The next section of the block has suffered badly. Yet it can be restored on the basis of a cast that belonged to the French consul in Athens, L.S. Fauvel, and had been made in 1787 by order of the French ambassador to the Sublime Porte in Constantinople, Count Choiseul-Gouffier. A group of four men are shown, three bearded and one beardless youth, all himation-clad and conversing, their backs to both the gods and the procession. They are leaning on their staffs, two with their legs crossed in a favorite pose of Greek art from archaic times on. These are the other four eponymous heroes, the mythical kings of the Acropolis: to the left is Kekrops, to the right of him his successor Erechtheus. It is not by chance that they are on the north part of the frieze, toward the Erechtheion, the place where they were worshipped. The third hero was Pandion, with his son Aigeus to the left. The stance of the two figures supports this identification. For Pandion rests his right hand on the shoulder of the figure beside him, thus showing a clear connection between the two men: indeed, father and son, given the difference in age.
The two last figures on block VI are not part of the group of heroes. They are teletarches, in charge of the ceremony, and they are receiving the procession on the Acropolis. The left-hand figure is turned toward the south section of the procession and with his raised right hand he signals. The figure on the right is turned toward the right to receive the north section of the procession. The gesture of the first shows clearly that the presence of the gods and heroes is not perceived by those taking part in the procession, and that the two sections of the procession belong together as one.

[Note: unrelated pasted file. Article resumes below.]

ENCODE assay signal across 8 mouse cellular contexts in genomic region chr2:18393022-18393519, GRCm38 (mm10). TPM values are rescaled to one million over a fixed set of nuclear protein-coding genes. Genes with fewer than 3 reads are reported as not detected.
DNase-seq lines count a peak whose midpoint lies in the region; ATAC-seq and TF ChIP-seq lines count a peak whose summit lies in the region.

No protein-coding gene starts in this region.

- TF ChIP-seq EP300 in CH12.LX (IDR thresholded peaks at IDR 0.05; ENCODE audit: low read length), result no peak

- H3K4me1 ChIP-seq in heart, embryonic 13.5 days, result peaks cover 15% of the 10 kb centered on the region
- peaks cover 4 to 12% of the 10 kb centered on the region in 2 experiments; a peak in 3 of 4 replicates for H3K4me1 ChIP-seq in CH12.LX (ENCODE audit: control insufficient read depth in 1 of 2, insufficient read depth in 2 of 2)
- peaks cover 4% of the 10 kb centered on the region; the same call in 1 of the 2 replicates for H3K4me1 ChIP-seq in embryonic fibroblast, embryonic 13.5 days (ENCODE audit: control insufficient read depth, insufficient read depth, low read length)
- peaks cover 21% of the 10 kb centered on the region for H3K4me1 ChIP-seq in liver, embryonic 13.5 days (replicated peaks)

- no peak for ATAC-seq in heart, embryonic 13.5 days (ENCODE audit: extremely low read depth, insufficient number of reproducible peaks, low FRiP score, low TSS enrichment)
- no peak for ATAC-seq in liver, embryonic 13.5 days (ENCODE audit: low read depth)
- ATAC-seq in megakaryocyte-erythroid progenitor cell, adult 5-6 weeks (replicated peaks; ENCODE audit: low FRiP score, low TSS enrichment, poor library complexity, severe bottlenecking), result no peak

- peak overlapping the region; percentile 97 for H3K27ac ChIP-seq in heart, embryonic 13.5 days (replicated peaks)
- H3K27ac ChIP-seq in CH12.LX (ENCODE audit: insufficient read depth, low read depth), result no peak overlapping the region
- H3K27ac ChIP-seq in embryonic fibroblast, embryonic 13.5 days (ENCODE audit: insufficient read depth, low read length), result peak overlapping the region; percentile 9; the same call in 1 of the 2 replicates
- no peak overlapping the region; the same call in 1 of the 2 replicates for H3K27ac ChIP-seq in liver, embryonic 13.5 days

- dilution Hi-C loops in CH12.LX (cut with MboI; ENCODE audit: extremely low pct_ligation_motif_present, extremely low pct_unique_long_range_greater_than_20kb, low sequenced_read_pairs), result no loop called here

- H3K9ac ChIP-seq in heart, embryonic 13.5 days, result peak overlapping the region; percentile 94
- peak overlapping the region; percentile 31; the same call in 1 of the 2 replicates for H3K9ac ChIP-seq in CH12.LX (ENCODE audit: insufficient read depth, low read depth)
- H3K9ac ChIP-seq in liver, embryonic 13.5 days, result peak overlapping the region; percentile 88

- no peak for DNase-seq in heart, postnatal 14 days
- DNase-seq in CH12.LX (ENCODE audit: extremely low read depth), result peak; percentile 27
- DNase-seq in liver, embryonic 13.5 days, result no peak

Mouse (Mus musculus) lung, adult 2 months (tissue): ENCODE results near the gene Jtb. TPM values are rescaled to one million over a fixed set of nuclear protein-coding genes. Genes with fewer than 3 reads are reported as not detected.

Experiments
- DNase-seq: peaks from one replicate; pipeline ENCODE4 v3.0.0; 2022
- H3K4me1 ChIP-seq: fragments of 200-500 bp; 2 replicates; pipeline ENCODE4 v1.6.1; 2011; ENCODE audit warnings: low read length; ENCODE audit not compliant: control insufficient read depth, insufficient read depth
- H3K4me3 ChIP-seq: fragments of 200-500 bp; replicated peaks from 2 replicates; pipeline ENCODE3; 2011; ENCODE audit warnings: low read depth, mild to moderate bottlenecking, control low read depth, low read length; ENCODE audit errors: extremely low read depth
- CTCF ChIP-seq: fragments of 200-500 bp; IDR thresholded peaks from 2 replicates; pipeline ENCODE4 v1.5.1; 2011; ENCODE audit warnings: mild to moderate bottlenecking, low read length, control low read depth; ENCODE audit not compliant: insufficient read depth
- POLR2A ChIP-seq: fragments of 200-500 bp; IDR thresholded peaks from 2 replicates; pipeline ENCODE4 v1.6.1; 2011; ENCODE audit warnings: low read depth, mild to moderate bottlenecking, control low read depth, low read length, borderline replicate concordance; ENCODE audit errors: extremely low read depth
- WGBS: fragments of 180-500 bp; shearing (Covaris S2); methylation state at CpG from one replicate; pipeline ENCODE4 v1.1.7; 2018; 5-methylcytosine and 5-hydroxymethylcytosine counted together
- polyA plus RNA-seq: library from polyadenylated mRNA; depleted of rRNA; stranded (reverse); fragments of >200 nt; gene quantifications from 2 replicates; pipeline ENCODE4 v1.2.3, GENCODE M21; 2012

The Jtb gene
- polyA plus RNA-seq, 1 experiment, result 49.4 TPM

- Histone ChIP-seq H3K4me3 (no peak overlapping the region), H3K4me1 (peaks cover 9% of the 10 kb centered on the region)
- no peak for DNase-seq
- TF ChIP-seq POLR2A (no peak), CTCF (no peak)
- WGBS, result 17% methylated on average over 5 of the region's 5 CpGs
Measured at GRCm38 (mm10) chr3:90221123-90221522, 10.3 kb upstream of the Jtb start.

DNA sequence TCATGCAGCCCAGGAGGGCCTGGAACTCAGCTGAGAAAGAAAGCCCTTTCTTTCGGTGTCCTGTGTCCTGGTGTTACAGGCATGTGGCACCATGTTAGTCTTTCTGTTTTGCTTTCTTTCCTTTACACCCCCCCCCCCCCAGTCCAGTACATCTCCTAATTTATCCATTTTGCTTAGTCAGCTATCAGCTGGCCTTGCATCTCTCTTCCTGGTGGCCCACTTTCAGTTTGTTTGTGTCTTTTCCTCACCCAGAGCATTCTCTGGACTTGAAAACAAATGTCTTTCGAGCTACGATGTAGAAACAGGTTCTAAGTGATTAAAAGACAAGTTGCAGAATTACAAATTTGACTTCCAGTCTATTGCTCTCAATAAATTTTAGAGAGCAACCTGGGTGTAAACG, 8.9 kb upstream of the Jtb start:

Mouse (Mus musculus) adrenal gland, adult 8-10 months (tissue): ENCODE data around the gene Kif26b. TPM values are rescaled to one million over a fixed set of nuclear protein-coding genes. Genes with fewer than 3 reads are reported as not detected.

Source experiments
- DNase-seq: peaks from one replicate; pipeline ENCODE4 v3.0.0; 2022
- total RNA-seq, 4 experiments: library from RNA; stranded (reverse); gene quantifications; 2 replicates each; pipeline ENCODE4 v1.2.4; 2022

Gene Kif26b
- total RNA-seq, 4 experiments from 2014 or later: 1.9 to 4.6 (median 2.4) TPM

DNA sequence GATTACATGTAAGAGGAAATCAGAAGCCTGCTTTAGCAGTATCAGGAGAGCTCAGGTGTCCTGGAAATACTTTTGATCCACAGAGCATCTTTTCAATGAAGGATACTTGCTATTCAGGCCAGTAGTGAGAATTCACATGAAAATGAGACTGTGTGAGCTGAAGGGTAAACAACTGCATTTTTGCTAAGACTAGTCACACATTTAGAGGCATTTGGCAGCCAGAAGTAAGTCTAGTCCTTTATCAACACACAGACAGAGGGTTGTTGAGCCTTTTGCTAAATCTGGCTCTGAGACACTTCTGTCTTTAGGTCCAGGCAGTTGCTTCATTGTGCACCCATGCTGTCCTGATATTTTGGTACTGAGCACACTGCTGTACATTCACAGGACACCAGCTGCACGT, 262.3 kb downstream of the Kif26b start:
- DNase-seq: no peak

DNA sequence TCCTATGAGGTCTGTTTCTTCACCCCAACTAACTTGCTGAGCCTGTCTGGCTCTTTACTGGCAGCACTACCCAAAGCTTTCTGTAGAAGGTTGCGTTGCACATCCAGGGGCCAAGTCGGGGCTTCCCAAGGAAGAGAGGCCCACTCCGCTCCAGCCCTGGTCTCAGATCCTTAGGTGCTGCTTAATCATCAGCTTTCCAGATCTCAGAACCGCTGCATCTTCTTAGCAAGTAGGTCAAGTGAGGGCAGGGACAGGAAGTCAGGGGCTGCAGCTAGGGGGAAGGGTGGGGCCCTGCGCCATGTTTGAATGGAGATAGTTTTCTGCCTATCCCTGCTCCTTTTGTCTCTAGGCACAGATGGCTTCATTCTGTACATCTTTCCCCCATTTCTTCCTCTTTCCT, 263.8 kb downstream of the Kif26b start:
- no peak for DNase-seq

The figures of the gods have been attributed to the sculptor Alkamenes, Pheidias’ great rival. The rest of the figures have been attributed to the sculptor Demetrios from the deme of Alopeke.
In contrast to the left part of the east frieze, on the north part there are seventeen figures of the procession: the two figures on block VI, eight on this block, five on block VIIΙ and two on block ΙΧ. Whereas on the south part of the east frieze there is a teletarches and sixteen maidens, on the north there are thirteen maidens and four teletarches who have been identified as the eponymous heroes of the four pre-Kleisthenic tribes. The first teletarches holds with both hands a kanoun, a reed bread-basket, evidently for sacrificial objects being brought by the two girls. They are followed by another pair of girls who hold nothing and are probably ergastinai or kanephoroi. All four are clad in peplos, himation and sandals. The second teletarch, in 3/4 view toward the right, holds an object of some sort in his lowered right hand, while pointing with his left hand he appears to be giving an order to the two maidens standing before him. The next maiden holds an omphalos phiale in her right hand, as do the four last figures of the east frieze, those on block VIII and those on block IX. The maiden who follows turns toward the maiden of block VIΙΙ standing a bit apart from her, in order with her left hand to help her to carry the thymiaterion.
Block VII was found in an excavation east of the Parthenon by the French consul in Athens, L. S. Fauvel and around 1818-1820 it was restored by the sculptor B. Lange. This must have been the time when the heads of the figures were drastically cut.
On this block there are five maidens. The first maiden is carrying a thymiaterion. The next two maidens are carrying two oinochoai. Finally, the last two maidens are holding an omphalos phiale with their right hands.
It is only in Carrey’s drawing that corner block IX is preserved. A few fragments remain in the Acropolis Museum. Two female figures, preserved in fragments, are shown clad in thick peplos. These end the group.